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Sex Tourism, Legal Issues, Benefits, Threats Term Paper


This paper will provide a discussion of sex and tourism. It will introduce the topic with a general overview statement. The paper then assesses the benefits and disadvantages of sex and tourism. In covering the benefits and shortcomings of sex tourism, the paper will try to establish whether sex tourism is something that is ethical and desirable in society. The legal issues associated with sex tourism and the existing constitutional issues will also be covered. There are several statutes that cover sex tourism. A number of the available statutes which cover sex and tourism will be discussed. A comparative page will be provided whereby foreign laws on sex and tourism will be considered. The analyses of the legal aspect of sex and tourism and, the management factor, will be captured. Under this section, real cases of sex tourism will be highlighted in order to help understand how sex tourism legislation plays out in such cases. A conclusion reflecting the salient features of the discussion will be provided at the end of the discussion.

Statement of the Topic

It is opined that thousands of people all over the world make travel every year to distinct destinations with varying reasons. Sex tourism has become an attractive aspect of the tourism industry. It is argued that many of those sex tourism destinations are in developing countries (Harrison, 2001). The key groups are rich men and women from developed countries. According to the World Tourism Organization, sex tourism is defined as a travel organized through existing networks solely for sexual relationships between the tourists and the residents of the desired destination. The primary goal of traveling must be to engage in commercial sexual relationships (Phil, 1999). Sex tourists are said to weigh the costs of services in the travel destination. In addition, the presence of laws allowing prostitution is the main attraction. It has been stated that access to child prostitution has been a key consideration by sex tourists (Macleod, 2004). This paper discusses the benefits, disadvantages, legal issues of sex tourism. The paper also analyzes the management of sex tourism (Papathanassis, 2011).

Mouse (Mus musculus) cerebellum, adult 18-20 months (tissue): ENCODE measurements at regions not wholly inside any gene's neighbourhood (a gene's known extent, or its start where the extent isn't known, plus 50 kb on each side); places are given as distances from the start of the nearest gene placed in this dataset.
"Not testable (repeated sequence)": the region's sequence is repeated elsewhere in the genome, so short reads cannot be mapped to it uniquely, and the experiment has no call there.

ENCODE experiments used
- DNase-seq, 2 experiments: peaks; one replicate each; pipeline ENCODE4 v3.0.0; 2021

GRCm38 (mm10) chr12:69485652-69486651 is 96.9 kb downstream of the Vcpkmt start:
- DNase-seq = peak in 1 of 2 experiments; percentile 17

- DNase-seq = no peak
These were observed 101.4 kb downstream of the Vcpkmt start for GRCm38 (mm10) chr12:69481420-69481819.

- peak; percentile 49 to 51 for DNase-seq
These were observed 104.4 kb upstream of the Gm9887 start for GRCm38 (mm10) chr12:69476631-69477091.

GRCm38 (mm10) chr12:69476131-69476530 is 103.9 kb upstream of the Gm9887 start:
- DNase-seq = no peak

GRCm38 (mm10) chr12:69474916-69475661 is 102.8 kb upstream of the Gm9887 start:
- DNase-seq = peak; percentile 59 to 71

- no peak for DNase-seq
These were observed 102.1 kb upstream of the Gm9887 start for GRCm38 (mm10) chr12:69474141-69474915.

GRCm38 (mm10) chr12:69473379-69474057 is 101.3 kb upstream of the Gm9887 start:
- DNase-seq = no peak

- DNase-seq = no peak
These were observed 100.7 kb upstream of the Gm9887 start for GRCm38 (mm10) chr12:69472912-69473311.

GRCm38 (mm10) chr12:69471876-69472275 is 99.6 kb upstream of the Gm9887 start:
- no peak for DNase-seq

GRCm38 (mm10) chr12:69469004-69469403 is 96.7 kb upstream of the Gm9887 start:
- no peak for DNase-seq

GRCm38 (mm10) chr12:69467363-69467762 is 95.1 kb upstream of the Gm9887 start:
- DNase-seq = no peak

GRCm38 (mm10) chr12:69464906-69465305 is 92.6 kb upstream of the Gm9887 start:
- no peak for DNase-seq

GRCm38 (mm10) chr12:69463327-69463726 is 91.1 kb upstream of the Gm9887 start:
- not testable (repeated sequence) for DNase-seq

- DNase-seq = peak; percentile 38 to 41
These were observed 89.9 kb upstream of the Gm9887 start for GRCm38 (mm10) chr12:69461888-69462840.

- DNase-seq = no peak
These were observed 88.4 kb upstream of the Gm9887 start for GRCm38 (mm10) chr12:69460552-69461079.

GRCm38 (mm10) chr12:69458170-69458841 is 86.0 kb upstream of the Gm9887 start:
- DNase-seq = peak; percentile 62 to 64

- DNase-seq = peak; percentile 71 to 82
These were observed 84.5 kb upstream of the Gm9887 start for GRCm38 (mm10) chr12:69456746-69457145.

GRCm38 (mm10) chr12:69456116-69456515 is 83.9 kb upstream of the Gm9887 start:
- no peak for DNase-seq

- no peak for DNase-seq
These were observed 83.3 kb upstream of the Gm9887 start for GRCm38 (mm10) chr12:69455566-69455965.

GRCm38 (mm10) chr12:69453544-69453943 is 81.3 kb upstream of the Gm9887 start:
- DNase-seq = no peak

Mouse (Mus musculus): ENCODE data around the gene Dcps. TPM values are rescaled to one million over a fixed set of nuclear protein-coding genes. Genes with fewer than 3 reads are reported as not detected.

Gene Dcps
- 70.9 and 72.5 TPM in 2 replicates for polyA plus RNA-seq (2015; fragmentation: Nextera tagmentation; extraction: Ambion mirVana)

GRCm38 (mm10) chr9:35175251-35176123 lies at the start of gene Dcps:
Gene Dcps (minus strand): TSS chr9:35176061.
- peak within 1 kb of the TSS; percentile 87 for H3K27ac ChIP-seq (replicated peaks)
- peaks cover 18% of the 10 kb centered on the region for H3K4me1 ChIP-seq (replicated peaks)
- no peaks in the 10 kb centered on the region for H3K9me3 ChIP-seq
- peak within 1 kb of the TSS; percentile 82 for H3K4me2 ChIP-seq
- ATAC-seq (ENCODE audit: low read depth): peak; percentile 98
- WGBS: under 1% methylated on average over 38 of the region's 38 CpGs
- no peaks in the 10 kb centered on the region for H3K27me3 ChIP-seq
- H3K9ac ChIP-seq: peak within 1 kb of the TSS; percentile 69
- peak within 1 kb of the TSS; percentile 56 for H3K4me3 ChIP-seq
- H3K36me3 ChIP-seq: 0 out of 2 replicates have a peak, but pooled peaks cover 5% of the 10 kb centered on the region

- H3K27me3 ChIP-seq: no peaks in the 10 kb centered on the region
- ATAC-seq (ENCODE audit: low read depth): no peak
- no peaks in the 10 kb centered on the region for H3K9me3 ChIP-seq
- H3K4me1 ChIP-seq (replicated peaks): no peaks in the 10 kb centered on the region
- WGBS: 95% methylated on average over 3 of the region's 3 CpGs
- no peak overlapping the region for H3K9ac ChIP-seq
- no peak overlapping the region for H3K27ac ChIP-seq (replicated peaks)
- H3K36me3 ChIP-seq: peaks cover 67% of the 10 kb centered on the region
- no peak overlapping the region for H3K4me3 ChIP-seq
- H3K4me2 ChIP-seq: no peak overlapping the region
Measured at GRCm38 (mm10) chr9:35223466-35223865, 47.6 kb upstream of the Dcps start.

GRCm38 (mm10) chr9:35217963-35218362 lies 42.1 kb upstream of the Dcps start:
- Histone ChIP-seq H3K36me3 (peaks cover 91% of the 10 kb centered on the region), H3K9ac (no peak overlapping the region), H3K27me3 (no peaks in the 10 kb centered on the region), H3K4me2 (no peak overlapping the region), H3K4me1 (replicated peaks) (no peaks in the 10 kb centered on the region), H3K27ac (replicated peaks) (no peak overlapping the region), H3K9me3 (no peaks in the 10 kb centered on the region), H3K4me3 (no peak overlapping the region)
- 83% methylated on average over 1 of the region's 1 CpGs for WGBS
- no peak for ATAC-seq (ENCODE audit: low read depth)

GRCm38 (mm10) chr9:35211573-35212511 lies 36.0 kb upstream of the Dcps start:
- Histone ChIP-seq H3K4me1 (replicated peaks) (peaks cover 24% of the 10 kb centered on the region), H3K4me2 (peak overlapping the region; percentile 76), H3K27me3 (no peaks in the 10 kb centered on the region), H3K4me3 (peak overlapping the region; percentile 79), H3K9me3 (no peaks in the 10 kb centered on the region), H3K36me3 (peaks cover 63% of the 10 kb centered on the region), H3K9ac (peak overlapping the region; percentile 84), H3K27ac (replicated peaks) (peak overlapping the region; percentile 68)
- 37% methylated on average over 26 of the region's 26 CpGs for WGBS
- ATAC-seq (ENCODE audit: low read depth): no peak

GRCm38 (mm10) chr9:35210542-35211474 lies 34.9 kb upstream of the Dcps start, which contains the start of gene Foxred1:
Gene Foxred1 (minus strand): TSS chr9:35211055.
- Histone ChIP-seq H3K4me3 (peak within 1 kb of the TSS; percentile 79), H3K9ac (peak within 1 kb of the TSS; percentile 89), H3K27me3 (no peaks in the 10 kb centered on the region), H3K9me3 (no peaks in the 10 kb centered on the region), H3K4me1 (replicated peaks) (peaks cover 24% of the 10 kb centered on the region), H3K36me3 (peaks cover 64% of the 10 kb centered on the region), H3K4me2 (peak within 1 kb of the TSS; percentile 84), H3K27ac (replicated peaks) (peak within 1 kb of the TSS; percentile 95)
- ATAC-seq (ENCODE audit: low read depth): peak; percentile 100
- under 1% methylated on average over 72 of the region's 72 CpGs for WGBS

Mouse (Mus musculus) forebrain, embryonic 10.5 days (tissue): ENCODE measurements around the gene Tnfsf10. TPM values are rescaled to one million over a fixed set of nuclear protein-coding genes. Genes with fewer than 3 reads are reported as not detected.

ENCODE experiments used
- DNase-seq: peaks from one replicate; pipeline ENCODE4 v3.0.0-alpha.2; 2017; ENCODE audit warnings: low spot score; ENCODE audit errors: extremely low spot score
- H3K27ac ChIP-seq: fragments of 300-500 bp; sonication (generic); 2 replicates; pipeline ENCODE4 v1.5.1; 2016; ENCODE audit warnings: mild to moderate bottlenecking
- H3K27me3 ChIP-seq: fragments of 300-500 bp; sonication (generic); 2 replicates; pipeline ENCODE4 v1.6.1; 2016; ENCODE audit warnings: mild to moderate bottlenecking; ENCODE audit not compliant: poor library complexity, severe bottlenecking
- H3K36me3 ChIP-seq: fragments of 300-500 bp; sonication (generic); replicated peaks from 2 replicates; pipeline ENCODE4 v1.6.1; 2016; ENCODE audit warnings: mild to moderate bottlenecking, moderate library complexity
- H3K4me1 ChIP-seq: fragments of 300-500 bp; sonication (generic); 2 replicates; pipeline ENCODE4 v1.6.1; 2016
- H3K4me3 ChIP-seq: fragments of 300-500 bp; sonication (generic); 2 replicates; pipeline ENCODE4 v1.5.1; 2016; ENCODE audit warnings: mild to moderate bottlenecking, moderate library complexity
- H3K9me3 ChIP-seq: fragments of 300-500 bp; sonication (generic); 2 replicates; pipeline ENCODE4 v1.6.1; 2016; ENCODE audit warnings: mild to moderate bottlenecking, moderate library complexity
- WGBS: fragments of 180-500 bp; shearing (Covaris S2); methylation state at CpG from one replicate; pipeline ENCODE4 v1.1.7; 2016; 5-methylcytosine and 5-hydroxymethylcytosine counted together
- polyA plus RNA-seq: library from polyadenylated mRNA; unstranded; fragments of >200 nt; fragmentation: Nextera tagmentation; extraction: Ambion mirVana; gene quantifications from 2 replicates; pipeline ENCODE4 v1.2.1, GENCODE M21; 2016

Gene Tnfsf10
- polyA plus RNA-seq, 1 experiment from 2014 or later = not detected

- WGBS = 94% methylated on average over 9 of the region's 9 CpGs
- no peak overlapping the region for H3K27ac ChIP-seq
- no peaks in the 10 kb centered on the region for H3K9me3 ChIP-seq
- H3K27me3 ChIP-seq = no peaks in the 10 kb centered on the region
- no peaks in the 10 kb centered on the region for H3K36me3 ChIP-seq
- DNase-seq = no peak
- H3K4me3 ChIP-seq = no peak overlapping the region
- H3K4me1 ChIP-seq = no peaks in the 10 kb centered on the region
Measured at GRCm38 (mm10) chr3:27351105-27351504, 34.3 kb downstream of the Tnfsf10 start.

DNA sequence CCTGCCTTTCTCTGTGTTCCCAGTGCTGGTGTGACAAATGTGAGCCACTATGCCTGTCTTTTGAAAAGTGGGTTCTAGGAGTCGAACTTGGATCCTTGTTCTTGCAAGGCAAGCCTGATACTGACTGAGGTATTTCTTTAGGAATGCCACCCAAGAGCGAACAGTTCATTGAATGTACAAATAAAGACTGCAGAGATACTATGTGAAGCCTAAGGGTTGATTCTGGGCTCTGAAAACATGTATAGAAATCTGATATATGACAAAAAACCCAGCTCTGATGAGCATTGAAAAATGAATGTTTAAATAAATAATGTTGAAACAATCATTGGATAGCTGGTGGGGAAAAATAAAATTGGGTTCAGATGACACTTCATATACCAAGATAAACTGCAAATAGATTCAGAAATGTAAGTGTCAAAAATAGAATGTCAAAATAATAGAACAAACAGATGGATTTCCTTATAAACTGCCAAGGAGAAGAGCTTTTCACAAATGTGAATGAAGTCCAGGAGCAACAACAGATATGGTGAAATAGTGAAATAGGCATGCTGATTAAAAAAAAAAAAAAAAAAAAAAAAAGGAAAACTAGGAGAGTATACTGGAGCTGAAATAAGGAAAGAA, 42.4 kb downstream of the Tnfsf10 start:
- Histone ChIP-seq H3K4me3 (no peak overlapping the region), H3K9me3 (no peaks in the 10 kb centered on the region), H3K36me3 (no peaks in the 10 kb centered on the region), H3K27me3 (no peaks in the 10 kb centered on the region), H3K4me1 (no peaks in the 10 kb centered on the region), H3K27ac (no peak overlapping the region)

Benefits of sex tourism

Sex tourism generates a lot of money. The success of sex tourism has been through the support of institutions and governments that benefit from it (Mak, 2004). There are institutional facilitators who have teamed up with other partners to provide commercial sex tourism markets. Their support has paid off. They have made substantial earnings from their investment in sex tourism. It follows that there are several people who have received direct or indirect benefits (Mak, 2004). It is worth noting that the sex tourism business has worked for hand in hand with human trafficking. It has been observed that, in sex tourism markets, the demand exceeds the supply; hence key players have to engage in trafficking so as to fill the deficiency. Children and women have largely been victims of said trafficking (Mak, 2004). It is said that government officials find it hard to stop human trafficking bearing in mind the revenue benefits generated from it (Kempadoo, 1999).

Disadvantages of sex tourism